Is Mark Cuban coming around on YouTube?
The Dallas Mavericks owner (and guy who sold Broadcast.com to Yahoo) has been a vocal critic of YouTube’s business forever — way before Google spent $1.65 billion to buy the video-sharing site in 2006. In September 2006, he told Reuters: “Only a moron would buy YouTube.”
Mark’s main point has been that the vast majority of YouTube’s content is impossible to monetise — either because it pirated or just plain crappy.
Over time, Google (GOOG) and YouTube execs came to share this view and began licensing content from premium sources like Disney and MGM. (Hulu’s success has been a remarkably effective wake-up call.)
Watching this trend develop, Mark told us in mid-2008 that we’d know YouTube’s licensing business was getting somewhere when we started hearing two things:
- Management saying they know how to monetise.
- Content providers bragging about how much money they are making, which in turn would act as digital gravity to every content producer in the world.
And, lo and behold, during its earnings call last week, Google execs for the first time began claiming they knew how to make money off YouTube. Google’s sales boss Nikesh Arora told analysts that YouTube had tripled its “monetizable views” in the last year and that the site will be profitable soon.
On the second point, YouTube put out a release today, trumpeting the success of its “premium content partners.”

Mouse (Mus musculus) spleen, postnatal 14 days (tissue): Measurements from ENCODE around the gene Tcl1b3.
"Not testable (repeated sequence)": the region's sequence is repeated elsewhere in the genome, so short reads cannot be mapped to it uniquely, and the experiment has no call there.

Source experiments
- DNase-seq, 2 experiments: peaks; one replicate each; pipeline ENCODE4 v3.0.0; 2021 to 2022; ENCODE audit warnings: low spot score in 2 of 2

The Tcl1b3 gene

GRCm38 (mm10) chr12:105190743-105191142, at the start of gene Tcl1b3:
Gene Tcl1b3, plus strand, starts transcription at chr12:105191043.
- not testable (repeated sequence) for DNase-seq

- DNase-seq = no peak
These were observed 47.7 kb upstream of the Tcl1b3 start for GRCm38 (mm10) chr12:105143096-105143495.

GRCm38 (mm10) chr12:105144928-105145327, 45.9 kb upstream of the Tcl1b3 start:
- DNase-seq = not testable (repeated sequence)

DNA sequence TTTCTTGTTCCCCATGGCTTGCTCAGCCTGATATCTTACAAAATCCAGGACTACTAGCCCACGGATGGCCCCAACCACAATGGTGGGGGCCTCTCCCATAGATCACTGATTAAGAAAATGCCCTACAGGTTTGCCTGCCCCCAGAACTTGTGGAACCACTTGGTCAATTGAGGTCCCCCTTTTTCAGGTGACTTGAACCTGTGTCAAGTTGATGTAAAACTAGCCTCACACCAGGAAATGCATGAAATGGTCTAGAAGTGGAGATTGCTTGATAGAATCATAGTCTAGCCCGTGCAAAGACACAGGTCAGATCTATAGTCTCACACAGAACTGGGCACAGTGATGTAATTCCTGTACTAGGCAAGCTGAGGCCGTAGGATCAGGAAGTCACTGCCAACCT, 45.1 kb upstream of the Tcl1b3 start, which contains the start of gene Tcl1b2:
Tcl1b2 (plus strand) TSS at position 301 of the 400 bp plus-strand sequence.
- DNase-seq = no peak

We have thousands of premium content partners, from Sony to Disney to Universal Music, and fans can find hundreds of full-length feature films and thousands of full-length TV episodes on YouTube. The world premiere of Joy Luck Club director Wayne Wang’s film, “The Princess of Nebraska,” was viewed 165,000+ times during the first 48 hours — the equivalent of landing the 15th spot on Hollywood box office charts.
So, his prophesies nearly fulfilled, has Mark Cuban finally come around on YouTube’s business viability? The short answer: No, but they’ve been smart listening to my advice.
Here’s what Cuban told us in an email:
Haven’t changed my view at all. They still face the Viacom lawsuit.
But I give them credit for completely revamping their business model and doing what I suggested way back when. Which was to stop hiding being the DMCA and start licensing content. Which is exactly how they are increasing their monetized views.
There are now 2 Youtubes. The UGC hosting site, which I am sure is losing its arse. And the new version of Youtube, which is like every other video site on the net. It licenses content and sells ads around it. This isnt a bad business model when you have the traffic generation ability of Google, along with the best bandwidth prices in the business.
If they get out of the UGC business, they actually would be profitable.
And one more note, The Princess of Nebraska was distributed by one of our companies. Magnolia Pictures. It did more for Youtube than it did for us.
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